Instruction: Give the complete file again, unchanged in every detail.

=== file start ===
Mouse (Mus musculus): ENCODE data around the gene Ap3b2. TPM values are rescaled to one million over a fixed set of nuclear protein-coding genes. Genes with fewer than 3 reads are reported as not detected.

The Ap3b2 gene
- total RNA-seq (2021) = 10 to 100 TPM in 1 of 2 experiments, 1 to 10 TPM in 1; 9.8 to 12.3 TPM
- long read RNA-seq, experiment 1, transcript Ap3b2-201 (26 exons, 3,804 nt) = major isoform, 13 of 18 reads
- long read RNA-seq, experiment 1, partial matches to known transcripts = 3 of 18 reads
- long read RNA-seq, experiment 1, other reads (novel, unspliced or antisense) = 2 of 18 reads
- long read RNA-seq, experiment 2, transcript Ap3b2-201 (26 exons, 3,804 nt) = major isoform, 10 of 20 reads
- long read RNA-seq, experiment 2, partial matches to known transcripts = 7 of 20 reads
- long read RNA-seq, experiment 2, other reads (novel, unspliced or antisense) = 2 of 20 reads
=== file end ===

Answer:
Mouse (Mus musculus): ENCODE data around the gene Ap3b2. TPM values are rescaled to one million over a fixed set of nuclear protein-coding genes. Genes with fewer than 3 reads are reported as not detected.

The Ap3b2 gene
- total RNA-seq (2021) = 10 to 100 TPM in 1 of 2 experiments, 1 to 10 TPM in 1; 9.8 to 12.3 TPM
- long read RNA-seq, experiment 1, transcript Ap3b2-201 (26 exons, 3,804 nt) = major isoform, 13 of 18 reads
- long read RNA-seq, experiment 1, partial matches to known transcripts = 3 of 18 reads
- long read RNA-seq, experiment 1, other reads (novel, unspliced or antisense) = 2 of 18 reads
- long read RNA-seq, experiment 2, transcript Ap3b2-201 (26 exons, 3,804 nt) = major isoform, 10 of 20 reads
- long read RNA-seq, experiment 2, partial matches to known transcripts = 7 of 20 reads
- long read RNA-seq, experiment 2, other reads (novel, unspliced or antisense) = 2 of 20 reads